Category Archives: Help! This was not in the book!

Why “Back to School Season” is Not Exciting For Some of Us

untitled-design-6

It happens every year around July 5th…..As we walk into a store, the former 4th of July/Seasonal section transforms in the blink of an eye to shelves filled with notebooks, markers, crayons. Fall beckons even though the temperature bathes us in swelting heat. And the dread begins. School will begin soon.

For some parents, the reminder of the school season brings relief. Structure helps us all. For kids, boredom has set in and the opportunity for new friendships, learning environments and knowledge provides comfort. The issues of safety, school provided meals and childcare make the school year welcoming.

Furthermore, I think we can all attest that, by August 1, the sibling fighting season is coming to a “point of no return.”  The lure of soon-to-be peaceful hours on the homefront presents itself.

I laughed when I saw that Trader Joes hosted a “back to school” tasting party for the parents on the first day of school. I’d love to say that I felt such a sense of exhilaration but I didn’t.

For me, the sight of school supplies on July 5th, brought very mixed emotions.  My daughter struggled in school.  While kids excitedly found out the names of their teachers  we felt a lump in our throats. Would he/she see the beauty in my child that I see?  While other kids frantically called up their friends to see who else shared their teacher assignment,  the school suggested placing a familiar student in her class so that she would perhaps engage socially.

For us, it meant hoping that her teacher(s) would cooperate with the IEP easily so that I didn’t have to spend time at night emailing them about assignments. My other kids tired of being pushed aside in order to help my daughter complete her homework.  We’re talking long tension filled hours which resulted in exhaustion for my daughter as well as my husband and me.  Those days seemed to resemble a scene from the movie, “Groundhog Day.” I actually loathed going to sleep as I knew that the events of the day would all play out again the next day.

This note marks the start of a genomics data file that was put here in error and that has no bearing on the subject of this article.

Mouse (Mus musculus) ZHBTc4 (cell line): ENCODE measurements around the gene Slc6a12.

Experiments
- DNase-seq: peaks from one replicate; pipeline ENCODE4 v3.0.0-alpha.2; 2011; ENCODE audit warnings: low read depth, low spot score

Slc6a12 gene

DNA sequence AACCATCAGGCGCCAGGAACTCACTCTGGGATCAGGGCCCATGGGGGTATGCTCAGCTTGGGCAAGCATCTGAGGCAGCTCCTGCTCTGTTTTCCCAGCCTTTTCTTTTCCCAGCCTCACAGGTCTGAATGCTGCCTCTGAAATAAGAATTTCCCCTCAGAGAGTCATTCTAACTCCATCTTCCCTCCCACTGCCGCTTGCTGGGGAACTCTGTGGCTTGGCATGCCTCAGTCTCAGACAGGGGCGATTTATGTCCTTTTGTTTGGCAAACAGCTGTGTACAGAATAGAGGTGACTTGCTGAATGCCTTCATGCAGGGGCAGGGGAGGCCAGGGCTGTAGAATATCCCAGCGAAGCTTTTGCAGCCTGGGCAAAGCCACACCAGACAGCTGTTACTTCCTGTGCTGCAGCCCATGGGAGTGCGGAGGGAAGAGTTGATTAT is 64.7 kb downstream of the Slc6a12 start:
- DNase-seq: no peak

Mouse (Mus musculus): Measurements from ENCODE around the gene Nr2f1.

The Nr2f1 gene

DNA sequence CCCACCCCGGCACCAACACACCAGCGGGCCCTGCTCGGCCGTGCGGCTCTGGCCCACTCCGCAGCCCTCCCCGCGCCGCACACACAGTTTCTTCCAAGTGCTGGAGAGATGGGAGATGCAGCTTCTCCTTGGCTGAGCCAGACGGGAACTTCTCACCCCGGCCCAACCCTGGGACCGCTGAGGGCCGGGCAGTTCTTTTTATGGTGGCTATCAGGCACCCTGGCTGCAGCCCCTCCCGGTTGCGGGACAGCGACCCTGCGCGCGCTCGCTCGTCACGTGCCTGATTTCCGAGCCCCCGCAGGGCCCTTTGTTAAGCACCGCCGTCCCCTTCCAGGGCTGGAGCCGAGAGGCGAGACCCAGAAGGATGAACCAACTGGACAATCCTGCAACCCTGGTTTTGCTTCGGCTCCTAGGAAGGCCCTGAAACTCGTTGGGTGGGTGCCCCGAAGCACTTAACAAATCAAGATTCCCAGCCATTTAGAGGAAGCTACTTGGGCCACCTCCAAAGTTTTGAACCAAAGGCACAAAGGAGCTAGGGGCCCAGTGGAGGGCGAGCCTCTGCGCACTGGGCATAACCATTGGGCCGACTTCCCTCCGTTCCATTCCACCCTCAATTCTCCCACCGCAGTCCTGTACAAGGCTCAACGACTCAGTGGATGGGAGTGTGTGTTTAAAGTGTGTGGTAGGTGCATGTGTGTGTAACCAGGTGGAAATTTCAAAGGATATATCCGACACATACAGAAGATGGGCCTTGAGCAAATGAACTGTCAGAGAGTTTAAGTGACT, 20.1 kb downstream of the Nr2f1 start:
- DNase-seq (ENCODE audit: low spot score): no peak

Getting my daughter to school proved to have its own challenges.

How do you manage to get a child to school on time when the clutches of anxiety/depression attempt to pull your child away from your hands ?

How do you move on with your day after dropping your child off at school after an hour long battle? Her eyes, swollen and puffy, her demeanor signifying defeat?

Don’t get me wrong.  Summer is not always a picnic either when you have a child with behavioral/mood disorders.  The lack of structure, the full on presence of everyone at home, everyday, and the lack  of respite for the parents (and siblings) from the unpredictable outbursts make Summer days tedious at times.

Yet, the beauty is that the child is in a familiar environment, and we can shape the schedule and activities around her needs.

These last few years, the approach of “back to school” season  has not brought on the dread as much as in the past. A few years ago, we made the decision to home school our daughter.  It was the best decision for our family.  This choice presents its own set of challenges but we have developed a routine that works for us.

I realize that homeschooling may not be the best solution for everyone. So for those of you who are familiar with the dread of which I speak, keep on keeping on.  God knows how much you love your child and that you want the best for them.  What can you do?

Ask for help.  You are not a bad parent because you cannot manage this school thing alone. Utilize your school village: social workers, resource teachers, aids to help your child navigate the learning environment. Furthermore, know your child’s legal rights for education. If necessary, seek advocacy outside of the district.  There are some lawyers who offer services pro bono (search for local resources).